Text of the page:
Fear muddies debate waters
So now we are participating in a postal survey on marriage equality in the Marriage Act instead of our Government doing its job to confirm a basic human right.
The Marriage Act was altered less than 20 years ago by a brief moment in Parliament without any consultation.
Given the large support among Australians for marriage equality, why hasn’t the same happened now?
Answer: because delaying tactics and “muddying the waters” to create uncertainty are classic strategies used by the powerful few to manipulate the many. If you want to undermine a simple proposition, fill it with the confusion of emotion and stir with half-truths and deceptions to produce fear.
The default response to fear is to say “no”. Just as John Howard skilfully derailed the Republican debate with false sincerity, cultivated uncertainty and deliberate confusion of “choice”, some conservative politicians and religious leaders are confounding marriage equality in a most cynical way.
Where is the transparency and inclusiveness, where is the humanity, where is the respect, where are the gentle “Christian values” in practice?
I am disappointed by those accepting misinformation, deception, and closed-mindedness as the only truth.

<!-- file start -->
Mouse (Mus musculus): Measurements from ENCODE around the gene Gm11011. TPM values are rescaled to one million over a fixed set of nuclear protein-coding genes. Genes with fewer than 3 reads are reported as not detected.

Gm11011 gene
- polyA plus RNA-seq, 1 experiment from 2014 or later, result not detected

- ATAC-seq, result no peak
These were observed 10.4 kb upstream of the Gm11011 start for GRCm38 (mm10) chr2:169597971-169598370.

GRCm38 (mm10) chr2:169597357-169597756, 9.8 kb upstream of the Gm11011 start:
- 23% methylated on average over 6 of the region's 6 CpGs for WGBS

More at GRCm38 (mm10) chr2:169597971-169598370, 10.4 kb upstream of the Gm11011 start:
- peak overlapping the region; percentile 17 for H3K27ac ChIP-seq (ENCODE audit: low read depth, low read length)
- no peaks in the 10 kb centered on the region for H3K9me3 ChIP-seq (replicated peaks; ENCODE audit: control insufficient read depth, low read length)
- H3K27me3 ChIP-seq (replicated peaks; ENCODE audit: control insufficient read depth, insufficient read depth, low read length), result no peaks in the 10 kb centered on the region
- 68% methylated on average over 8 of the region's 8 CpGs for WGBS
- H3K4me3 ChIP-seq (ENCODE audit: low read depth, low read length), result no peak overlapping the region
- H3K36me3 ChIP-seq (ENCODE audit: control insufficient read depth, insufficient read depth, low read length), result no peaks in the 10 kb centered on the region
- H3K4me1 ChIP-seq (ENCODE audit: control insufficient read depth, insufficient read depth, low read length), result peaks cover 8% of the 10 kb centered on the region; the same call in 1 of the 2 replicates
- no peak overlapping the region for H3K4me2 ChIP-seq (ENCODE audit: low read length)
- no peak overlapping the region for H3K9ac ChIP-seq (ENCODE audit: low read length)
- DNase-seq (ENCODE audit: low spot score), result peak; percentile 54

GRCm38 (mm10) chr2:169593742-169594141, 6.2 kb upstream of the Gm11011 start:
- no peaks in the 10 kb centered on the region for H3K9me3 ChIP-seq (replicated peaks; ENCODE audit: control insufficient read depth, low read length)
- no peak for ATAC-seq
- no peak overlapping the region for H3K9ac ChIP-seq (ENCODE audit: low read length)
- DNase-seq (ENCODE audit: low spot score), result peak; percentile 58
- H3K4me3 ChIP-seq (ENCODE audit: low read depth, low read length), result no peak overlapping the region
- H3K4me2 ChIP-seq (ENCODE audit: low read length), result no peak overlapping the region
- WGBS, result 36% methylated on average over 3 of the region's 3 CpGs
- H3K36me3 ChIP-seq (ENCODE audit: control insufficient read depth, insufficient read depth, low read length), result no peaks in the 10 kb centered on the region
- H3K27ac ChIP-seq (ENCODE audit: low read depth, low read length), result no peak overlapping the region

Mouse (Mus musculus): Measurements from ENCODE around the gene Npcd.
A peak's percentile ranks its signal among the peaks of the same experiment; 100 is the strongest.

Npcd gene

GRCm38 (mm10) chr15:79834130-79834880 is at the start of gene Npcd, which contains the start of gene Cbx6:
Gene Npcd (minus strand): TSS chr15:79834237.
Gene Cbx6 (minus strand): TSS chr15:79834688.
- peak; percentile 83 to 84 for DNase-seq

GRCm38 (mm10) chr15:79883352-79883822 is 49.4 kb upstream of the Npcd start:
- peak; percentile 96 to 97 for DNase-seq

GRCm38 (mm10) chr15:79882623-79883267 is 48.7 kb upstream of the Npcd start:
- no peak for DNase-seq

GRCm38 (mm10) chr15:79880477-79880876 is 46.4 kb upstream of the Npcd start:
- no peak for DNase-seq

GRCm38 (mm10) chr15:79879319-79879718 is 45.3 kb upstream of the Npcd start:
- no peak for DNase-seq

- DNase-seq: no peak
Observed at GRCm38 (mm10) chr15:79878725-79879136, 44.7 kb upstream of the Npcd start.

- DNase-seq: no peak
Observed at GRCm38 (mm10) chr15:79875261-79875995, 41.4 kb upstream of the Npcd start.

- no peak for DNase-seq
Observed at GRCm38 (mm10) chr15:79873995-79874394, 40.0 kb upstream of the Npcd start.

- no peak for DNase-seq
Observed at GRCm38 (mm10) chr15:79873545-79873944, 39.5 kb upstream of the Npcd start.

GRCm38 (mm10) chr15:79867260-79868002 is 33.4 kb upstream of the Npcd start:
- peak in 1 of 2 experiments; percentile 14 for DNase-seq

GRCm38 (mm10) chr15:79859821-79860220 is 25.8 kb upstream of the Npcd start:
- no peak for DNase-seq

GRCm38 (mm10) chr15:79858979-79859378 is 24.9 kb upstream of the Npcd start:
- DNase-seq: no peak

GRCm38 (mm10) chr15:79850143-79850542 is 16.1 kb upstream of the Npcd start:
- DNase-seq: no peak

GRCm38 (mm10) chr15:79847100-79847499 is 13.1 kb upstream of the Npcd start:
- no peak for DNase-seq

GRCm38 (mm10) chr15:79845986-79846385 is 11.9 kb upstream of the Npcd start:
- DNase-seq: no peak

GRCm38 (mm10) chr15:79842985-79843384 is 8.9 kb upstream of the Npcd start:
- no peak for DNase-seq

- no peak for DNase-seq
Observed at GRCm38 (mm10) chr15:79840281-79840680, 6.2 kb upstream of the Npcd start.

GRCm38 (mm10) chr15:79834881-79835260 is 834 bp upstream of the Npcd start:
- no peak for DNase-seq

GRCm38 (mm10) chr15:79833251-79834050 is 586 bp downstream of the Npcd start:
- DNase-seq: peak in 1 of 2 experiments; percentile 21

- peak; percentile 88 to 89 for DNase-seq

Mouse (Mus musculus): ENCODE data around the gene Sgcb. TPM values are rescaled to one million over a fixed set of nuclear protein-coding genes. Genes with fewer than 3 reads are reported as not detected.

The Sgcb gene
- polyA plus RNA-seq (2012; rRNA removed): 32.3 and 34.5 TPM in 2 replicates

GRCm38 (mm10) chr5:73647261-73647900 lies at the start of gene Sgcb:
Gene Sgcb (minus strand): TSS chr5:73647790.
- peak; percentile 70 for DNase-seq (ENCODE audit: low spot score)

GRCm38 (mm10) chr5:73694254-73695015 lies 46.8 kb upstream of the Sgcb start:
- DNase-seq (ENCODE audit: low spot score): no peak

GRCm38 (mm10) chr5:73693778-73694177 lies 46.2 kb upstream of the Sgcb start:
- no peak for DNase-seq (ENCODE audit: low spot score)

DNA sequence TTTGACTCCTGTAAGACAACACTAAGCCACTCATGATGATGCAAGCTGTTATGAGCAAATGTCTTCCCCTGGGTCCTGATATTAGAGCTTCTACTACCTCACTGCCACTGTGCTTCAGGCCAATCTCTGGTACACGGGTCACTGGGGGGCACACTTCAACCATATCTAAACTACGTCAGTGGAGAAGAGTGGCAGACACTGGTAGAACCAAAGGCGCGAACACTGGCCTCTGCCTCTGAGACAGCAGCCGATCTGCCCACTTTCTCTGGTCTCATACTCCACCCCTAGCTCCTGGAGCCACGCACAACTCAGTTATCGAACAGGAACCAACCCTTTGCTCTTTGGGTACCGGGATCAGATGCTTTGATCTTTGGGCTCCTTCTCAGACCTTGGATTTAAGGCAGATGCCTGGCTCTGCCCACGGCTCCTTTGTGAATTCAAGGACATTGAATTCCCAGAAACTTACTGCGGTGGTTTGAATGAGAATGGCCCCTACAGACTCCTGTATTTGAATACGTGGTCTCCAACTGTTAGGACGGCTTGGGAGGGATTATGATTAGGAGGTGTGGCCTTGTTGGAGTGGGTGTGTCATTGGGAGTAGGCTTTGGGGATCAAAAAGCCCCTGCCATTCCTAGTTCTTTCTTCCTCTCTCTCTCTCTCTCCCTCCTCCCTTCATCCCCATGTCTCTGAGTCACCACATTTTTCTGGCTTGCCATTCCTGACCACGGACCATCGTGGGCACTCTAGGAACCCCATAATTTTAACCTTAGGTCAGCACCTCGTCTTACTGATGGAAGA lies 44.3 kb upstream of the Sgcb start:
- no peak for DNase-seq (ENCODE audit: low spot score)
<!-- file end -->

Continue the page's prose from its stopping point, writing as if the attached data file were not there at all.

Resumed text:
I am saddened by those tainted by uncertainty and fear, considering voting “no” when their hearts urge them to vote “yes”. I am disgusted by those few political and religious leaders who are knowingly spreading misinformation deliberately selected out of context from other places and other times.
This is not some other place or time, this is Australia, where people are welcomed, where diversity of thought, belief, culture, inventiveness, creativity and cuisine teaches and enriches us all. Where love is love.
Saying “yes” to marriage equality has nothing to do with impairing freedom of speech or religion, nothing to do with what is taught in schools, nothing to do with how well children are loved or parented.
I believe saying “yes” to marriage equality is about fairness, respect, inclusiveness, consent and love.
The Australian Federation and Constitution were created as a secular, not religious, institution and document.
There is a deliberate and considered separation of religion and law, a separation of church and State. Marriage equality in the Marriage Act is about legal recognition of union and consent, not about faith or belief.
The ideas and disputes about the definition of marriage in religious faith or beliefs have no place in a legal definition.
Making a legal definition that upholds marriage equality in no way diminishes people’s rights to their own beliefs in religion or faith. Everyone is entitled to their beliefs, but no one is entitled to force those beliefs on others.
Nobody has the right to “own” the legal definition of marriage.
Where would that place civil processes such as marriage celebrant and registry office events? Tony Evers, Cuthbert